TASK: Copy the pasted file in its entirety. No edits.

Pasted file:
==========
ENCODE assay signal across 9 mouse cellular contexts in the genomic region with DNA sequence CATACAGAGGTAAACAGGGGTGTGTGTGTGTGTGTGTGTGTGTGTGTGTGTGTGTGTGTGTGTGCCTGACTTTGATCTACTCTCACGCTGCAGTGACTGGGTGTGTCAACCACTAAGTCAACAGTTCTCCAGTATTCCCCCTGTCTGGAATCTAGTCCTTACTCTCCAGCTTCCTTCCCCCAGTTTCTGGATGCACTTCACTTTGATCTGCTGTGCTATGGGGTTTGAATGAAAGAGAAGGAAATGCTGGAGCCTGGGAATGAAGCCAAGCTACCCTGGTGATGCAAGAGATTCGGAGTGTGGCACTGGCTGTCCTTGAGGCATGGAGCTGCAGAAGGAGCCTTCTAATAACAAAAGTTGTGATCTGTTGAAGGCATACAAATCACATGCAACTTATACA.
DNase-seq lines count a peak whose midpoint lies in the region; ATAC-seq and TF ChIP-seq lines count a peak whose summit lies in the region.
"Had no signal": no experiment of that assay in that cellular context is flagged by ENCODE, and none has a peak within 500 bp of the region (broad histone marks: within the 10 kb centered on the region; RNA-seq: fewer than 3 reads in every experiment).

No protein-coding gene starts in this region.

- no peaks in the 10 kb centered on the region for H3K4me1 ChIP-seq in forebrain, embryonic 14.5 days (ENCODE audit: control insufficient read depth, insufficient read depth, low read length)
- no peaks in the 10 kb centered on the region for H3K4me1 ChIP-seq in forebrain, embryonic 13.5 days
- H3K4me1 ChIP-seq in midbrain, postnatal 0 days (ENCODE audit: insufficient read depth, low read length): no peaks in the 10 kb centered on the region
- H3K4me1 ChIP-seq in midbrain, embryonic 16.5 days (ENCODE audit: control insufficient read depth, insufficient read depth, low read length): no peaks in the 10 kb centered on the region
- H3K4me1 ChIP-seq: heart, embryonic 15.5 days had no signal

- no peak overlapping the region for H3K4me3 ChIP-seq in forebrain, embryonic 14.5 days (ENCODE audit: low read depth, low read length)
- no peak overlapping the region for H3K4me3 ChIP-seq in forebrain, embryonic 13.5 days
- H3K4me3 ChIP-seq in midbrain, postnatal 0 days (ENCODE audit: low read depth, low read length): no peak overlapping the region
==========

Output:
ENCODE assay signal across 9 mouse cellular contexts in the genomic region with DNA sequence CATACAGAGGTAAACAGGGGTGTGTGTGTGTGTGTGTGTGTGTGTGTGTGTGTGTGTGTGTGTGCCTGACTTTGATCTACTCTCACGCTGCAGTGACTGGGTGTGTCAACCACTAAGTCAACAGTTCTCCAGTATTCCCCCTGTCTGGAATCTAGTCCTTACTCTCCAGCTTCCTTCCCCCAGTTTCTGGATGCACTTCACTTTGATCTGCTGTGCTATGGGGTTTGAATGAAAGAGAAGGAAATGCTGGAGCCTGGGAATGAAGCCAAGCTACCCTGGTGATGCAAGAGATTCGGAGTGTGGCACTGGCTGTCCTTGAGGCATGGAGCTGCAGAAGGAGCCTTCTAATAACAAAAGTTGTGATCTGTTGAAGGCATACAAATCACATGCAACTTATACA.
DNase-seq lines count a peak whose midpoint lies in the region; ATAC-seq and TF ChIP-seq lines count a peak whose summit lies in the region.
"Had no signal": no experiment of that assay in that cellular context is flagged by ENCODE, and none has a peak within 500 bp of the region (broad histone marks: within the 10 kb centered on the region; RNA-seq: fewer than 3 reads in every experiment).

No protein-coding gene starts in this region.

- no peaks in the 10 kb centered on the region for H3K4me1 ChIP-seq in forebrain, embryonic 14.5 days (ENCODE audit: control insufficient read depth, insufficient read depth, low read length)
- no peaks in the 10 kb centered on the region for H3K4me1 ChIP-seq in forebrain, embryonic 13.5 days
- H3K4me1 ChIP-seq in midbrain, postnatal 0 days (ENCODE audit: insufficient read depth, low read length): no peaks in the 10 kb centered on the region
- H3K4me1 ChIP-seq in midbrain, embryonic 16.5 days (ENCODE audit: control insufficient read depth, insufficient read depth, low read length): no peaks in the 10 kb centered on the region
- H3K4me1 ChIP-seq: heart, embryonic 15.5 days had no signal

- no peak overlapping the region for H3K4me3 ChIP-seq in forebrain, embryonic 14.5 days (ENCODE audit: low read depth, low read length)
- no peak overlapping the region for H3K4me3 ChIP-seq in forebrain, embryonic 13.5 days
- H3K4me3 ChIP-seq in midbrain, postnatal 0 days (ENCODE audit: low read depth, low read length): no peak overlapping the region